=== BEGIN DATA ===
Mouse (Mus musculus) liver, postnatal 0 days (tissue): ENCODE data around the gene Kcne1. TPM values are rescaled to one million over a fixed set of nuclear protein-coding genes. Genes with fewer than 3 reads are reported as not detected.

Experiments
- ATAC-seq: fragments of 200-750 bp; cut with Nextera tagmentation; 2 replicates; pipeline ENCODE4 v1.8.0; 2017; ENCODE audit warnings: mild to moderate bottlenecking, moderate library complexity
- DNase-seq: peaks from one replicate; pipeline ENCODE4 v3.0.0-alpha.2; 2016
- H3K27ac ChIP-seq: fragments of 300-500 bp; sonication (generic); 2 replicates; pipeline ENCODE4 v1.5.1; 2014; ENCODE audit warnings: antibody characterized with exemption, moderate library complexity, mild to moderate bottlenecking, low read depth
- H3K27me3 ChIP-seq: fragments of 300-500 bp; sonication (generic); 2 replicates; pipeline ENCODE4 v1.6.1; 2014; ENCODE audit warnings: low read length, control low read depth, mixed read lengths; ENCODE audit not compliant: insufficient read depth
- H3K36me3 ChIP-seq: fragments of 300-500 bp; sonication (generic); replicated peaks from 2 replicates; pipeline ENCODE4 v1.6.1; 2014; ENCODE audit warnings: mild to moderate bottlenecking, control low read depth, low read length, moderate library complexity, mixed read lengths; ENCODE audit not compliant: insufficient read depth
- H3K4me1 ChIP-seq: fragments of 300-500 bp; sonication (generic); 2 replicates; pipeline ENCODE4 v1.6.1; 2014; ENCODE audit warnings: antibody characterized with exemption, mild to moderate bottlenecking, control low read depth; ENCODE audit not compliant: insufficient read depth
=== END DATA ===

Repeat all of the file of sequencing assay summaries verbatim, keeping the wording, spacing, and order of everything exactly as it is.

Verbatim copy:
Mouse (Mus musculus) liver, postnatal 0 days (tissue): ENCODE data around the gene Kcne1. TPM values are rescaled to one million over a fixed set of nuclear protein-coding genes. Genes with fewer than 3 reads are reported as not detected.

Experiments
- ATAC-seq: fragments of 200-750 bp; cut with Nextera tagmentation; 2 replicates; pipeline ENCODE4 v1.8.0; 2017; ENCODE audit warnings: mild to moderate bottlenecking, moderate library complexity
- DNase-seq: peaks from one replicate; pipeline ENCODE4 v3.0.0-alpha.2; 2016
- H3K27ac ChIP-seq: fragments of 300-500 bp; sonication (generic); 2 replicates; pipeline ENCODE4 v1.5.1; 2014; ENCODE audit warnings: antibody characterized with exemption, moderate library complexity, mild to moderate bottlenecking, low read depth
- H3K27me3 ChIP-seq: fragments of 300-500 bp; sonication (generic); 2 replicates; pipeline ENCODE4 v1.6.1; 2014; ENCODE audit warnings: low read length, control low read depth, mixed read lengths; ENCODE audit not compliant: insufficient read depth
- H3K36me3 ChIP-seq: fragments of 300-500 bp; sonication (generic); replicated peaks from 2 replicates; pipeline ENCODE4 v1.6.1; 2014; ENCODE audit warnings: mild to moderate bottlenecking, control low read depth, low read length, moderate library complexity, mixed read lengths; ENCODE audit not compliant: insufficient read depth
- H3K4me1 ChIP-seq: fragments of 300-500 bp; sonication (generic); 2 replicates; pipeline ENCODE4 v1.6.1; 2014; ENCODE audit warnings: antibody characterized with exemption, mild to moderate bottlenecking, control low read depth; ENCODE audit not compliant: insufficient read depth